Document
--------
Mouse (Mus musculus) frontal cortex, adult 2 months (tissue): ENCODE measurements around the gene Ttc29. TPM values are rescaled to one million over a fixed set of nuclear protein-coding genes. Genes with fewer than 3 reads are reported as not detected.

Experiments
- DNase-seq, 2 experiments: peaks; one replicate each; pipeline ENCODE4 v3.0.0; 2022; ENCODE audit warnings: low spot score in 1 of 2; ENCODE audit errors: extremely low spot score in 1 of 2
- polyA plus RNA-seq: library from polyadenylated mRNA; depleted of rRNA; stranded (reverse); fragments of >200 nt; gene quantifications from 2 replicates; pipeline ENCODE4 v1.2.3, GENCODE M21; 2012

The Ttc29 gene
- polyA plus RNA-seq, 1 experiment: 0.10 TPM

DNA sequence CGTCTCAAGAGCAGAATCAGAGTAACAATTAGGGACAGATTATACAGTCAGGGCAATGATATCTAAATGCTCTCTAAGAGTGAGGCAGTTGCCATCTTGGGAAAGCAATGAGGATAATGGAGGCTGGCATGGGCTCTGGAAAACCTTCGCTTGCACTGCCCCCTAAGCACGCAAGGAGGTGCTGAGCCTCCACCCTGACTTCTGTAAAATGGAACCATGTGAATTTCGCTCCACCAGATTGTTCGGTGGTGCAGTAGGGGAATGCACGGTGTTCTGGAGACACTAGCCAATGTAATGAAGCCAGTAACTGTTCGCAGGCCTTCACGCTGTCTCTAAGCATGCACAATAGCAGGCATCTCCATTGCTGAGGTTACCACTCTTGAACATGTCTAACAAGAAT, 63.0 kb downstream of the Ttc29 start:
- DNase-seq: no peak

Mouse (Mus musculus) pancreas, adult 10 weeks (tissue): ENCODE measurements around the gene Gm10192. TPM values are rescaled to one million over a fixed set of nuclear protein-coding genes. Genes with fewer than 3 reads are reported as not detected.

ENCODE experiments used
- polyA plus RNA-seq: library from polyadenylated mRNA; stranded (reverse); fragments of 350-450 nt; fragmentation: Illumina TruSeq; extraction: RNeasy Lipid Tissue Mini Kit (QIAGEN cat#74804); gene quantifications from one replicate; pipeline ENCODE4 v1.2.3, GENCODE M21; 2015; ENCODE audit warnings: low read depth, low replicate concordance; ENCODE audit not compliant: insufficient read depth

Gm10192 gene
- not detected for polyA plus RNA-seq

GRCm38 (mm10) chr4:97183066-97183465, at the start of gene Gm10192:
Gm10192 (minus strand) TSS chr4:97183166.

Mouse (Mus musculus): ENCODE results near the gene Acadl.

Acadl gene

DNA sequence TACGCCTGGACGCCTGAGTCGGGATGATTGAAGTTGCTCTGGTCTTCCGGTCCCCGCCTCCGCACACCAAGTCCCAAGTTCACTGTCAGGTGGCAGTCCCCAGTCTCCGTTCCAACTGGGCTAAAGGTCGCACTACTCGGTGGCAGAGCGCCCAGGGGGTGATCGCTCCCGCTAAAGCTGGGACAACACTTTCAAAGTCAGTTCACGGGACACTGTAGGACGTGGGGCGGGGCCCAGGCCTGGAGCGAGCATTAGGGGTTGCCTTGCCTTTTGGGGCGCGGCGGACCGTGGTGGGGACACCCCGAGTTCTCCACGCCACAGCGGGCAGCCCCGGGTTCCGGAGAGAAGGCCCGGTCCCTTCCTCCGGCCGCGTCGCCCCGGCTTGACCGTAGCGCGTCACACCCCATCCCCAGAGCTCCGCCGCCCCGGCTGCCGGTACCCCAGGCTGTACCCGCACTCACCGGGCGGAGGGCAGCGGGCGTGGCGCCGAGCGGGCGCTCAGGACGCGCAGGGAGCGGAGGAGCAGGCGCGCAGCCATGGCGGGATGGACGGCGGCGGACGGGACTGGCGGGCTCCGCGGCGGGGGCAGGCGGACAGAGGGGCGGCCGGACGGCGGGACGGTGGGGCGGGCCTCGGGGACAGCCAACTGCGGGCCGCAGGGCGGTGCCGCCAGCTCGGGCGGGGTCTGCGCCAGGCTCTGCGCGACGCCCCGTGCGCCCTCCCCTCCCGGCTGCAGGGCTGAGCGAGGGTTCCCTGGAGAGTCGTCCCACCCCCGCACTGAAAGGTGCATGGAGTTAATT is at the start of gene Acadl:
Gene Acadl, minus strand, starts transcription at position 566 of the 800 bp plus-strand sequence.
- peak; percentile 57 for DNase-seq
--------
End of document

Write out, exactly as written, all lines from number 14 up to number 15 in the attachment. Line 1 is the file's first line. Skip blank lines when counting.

GRCm38 (mm10) chr4:97183066-97183465, at the start of gene Gm10192:
Gm10192 (minus strand) TSS chr4:97183166.